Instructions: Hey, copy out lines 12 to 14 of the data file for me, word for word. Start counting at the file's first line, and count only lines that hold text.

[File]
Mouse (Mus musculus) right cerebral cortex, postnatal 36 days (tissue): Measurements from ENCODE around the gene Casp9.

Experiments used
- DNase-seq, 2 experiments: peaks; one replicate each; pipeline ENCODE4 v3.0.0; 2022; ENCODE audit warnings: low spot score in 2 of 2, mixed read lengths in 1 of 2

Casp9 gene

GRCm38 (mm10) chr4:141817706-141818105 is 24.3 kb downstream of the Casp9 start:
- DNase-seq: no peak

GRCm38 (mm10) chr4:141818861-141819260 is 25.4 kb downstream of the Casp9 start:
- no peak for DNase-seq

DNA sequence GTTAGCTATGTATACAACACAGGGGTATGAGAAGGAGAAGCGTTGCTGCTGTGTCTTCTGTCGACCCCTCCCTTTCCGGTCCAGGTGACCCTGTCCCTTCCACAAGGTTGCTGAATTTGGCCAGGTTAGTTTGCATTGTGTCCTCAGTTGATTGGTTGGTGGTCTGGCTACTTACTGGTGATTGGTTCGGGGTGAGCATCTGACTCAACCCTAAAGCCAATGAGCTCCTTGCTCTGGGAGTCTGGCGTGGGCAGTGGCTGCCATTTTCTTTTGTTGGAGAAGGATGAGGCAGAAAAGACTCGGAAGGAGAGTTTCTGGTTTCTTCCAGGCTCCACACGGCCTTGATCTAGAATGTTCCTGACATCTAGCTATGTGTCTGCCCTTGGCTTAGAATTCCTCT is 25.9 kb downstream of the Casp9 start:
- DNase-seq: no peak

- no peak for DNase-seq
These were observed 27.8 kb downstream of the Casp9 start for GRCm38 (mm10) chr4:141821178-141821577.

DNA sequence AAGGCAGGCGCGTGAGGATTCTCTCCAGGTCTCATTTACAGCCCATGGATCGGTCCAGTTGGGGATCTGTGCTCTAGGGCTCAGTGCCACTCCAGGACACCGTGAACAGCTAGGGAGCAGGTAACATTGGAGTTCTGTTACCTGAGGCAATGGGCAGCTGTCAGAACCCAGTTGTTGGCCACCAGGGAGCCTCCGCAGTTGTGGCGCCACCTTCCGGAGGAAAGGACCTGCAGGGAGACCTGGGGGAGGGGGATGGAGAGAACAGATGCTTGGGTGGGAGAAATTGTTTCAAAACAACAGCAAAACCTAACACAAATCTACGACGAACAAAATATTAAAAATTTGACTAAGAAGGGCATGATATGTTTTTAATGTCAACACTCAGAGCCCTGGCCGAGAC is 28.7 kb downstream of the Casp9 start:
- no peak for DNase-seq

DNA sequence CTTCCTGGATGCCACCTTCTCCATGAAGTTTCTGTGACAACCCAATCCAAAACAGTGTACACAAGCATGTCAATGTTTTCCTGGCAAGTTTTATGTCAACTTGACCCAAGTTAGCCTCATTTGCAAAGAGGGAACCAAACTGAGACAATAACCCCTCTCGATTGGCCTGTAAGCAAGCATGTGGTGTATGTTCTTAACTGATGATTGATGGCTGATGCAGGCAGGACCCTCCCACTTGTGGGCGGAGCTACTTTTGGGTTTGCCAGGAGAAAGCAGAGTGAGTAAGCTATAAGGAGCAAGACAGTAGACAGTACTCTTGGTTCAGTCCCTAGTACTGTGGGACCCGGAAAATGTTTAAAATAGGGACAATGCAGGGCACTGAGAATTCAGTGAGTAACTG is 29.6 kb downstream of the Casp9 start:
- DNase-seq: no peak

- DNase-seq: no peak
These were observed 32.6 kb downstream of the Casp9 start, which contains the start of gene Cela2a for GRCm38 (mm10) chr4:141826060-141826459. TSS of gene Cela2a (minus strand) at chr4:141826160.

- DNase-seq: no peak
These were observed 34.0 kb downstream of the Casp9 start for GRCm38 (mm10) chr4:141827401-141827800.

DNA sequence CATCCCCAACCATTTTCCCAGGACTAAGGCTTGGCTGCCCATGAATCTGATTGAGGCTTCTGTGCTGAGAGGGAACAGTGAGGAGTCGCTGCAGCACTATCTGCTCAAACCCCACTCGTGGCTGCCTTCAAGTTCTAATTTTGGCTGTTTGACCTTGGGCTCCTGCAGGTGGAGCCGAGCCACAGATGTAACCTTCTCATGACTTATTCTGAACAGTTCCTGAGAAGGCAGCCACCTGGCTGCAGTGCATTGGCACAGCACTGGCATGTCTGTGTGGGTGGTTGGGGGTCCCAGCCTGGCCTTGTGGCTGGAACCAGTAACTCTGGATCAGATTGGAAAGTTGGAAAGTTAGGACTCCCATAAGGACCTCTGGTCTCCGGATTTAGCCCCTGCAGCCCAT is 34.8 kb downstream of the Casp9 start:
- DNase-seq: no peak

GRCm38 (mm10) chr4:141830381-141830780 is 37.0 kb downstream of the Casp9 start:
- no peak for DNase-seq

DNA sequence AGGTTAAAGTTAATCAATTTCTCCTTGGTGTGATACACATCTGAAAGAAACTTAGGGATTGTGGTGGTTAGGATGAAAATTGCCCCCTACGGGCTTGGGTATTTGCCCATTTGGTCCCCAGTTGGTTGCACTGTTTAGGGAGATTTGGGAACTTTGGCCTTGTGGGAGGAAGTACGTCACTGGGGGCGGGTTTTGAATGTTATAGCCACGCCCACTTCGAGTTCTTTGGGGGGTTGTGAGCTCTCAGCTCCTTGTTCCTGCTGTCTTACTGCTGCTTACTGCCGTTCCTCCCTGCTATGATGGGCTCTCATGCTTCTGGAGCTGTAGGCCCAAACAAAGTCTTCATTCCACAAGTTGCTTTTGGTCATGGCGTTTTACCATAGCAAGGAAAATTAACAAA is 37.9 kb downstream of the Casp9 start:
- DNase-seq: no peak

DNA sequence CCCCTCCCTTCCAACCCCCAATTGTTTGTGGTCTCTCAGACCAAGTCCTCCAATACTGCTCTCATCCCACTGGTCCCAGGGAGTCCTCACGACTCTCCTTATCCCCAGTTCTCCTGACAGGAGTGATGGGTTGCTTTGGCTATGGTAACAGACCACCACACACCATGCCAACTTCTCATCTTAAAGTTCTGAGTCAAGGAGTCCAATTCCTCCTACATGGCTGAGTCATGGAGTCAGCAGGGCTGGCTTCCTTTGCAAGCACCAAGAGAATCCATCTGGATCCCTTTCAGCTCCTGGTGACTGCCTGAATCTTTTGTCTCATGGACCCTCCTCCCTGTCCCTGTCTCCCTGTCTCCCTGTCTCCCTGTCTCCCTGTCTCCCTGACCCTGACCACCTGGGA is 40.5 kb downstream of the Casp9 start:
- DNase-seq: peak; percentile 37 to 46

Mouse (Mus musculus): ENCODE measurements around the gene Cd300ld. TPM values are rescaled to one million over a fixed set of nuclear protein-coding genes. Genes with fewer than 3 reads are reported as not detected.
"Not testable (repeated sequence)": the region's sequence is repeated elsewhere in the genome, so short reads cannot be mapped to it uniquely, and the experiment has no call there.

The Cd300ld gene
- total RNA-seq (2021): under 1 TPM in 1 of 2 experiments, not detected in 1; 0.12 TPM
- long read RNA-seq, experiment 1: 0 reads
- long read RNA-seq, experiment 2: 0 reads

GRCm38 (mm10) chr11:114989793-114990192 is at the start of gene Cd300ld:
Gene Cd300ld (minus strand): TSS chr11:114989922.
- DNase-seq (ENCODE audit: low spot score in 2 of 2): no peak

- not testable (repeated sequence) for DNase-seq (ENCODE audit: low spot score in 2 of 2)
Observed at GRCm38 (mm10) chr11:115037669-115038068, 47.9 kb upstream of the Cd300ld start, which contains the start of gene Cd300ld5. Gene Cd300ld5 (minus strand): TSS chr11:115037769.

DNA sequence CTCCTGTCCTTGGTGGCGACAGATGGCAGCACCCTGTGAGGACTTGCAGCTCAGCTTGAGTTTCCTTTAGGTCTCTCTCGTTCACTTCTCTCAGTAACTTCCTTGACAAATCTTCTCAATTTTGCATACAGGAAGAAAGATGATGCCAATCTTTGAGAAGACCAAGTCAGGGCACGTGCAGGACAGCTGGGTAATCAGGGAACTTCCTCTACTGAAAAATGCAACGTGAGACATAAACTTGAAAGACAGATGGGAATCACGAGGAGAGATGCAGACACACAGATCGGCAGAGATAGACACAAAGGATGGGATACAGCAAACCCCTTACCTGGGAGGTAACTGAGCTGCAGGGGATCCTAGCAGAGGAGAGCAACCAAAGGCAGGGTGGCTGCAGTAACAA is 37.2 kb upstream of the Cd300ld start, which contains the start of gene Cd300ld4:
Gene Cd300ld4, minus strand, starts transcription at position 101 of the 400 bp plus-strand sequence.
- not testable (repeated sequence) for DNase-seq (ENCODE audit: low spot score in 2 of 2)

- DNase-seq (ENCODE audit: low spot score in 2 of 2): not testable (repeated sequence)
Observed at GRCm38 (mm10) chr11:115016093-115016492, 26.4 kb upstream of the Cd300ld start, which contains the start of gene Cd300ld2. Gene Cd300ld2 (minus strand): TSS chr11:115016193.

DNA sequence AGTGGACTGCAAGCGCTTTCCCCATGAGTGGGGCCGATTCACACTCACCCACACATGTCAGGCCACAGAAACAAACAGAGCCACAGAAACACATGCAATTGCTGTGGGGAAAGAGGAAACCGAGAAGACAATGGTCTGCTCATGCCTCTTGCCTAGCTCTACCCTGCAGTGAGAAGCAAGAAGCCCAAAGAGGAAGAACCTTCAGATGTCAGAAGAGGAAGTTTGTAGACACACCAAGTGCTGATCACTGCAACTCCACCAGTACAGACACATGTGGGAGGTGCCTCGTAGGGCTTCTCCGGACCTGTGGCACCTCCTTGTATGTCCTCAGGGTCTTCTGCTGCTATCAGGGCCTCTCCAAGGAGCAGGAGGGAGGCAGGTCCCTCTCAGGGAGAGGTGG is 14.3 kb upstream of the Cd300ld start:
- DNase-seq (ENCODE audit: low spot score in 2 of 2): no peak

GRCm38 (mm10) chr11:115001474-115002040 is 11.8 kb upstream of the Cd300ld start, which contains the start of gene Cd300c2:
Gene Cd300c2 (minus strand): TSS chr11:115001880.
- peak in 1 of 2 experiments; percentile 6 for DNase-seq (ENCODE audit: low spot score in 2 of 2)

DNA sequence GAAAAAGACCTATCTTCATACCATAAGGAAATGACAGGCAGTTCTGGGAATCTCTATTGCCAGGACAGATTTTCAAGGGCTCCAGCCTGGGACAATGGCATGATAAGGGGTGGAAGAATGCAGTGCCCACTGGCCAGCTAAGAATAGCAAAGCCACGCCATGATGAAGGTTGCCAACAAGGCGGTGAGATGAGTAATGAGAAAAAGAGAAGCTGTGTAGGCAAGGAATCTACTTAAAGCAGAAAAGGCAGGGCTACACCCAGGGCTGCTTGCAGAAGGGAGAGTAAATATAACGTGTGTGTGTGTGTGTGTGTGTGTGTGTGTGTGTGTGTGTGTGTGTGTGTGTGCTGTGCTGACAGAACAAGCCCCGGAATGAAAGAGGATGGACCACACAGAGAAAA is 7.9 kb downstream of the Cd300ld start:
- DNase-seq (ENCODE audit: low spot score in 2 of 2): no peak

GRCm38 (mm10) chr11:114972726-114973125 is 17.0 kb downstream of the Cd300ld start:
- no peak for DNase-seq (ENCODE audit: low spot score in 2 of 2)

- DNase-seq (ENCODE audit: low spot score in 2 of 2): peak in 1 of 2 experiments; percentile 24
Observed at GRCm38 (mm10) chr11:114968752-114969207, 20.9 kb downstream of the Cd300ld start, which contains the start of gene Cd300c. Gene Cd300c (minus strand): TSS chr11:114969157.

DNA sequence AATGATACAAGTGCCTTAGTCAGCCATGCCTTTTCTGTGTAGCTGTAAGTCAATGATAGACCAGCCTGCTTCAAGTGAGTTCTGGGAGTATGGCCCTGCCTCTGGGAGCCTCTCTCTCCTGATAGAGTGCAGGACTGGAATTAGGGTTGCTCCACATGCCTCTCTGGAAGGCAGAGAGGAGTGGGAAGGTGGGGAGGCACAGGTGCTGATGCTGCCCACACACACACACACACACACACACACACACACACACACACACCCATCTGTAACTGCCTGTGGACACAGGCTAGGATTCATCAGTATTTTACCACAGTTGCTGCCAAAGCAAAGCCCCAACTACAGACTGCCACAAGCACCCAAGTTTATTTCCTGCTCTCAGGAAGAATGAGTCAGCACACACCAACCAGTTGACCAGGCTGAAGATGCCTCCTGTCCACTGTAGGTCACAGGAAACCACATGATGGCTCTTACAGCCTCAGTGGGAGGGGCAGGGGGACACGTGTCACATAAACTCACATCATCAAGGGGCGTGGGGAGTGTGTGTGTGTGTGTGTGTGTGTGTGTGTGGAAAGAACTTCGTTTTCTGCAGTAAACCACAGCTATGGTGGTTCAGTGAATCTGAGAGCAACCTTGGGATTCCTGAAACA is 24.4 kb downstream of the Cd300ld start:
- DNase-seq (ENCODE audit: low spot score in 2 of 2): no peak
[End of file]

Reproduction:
These were observed 27.8 kb downstream of the Casp9 start for GRCm38 (mm10) chr4:141821178-141821577.

DNA sequence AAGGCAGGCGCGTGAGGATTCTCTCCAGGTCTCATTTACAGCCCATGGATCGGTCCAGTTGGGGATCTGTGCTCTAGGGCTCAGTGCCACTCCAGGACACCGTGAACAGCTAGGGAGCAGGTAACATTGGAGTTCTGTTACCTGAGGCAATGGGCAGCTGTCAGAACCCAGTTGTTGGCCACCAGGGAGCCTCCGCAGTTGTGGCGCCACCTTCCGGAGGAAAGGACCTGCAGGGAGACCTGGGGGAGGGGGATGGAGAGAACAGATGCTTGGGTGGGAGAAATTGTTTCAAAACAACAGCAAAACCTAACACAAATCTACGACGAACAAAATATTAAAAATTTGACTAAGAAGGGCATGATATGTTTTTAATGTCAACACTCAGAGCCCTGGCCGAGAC is 28.7 kb downstream of the Casp9 start:
- no peak for DNase-seq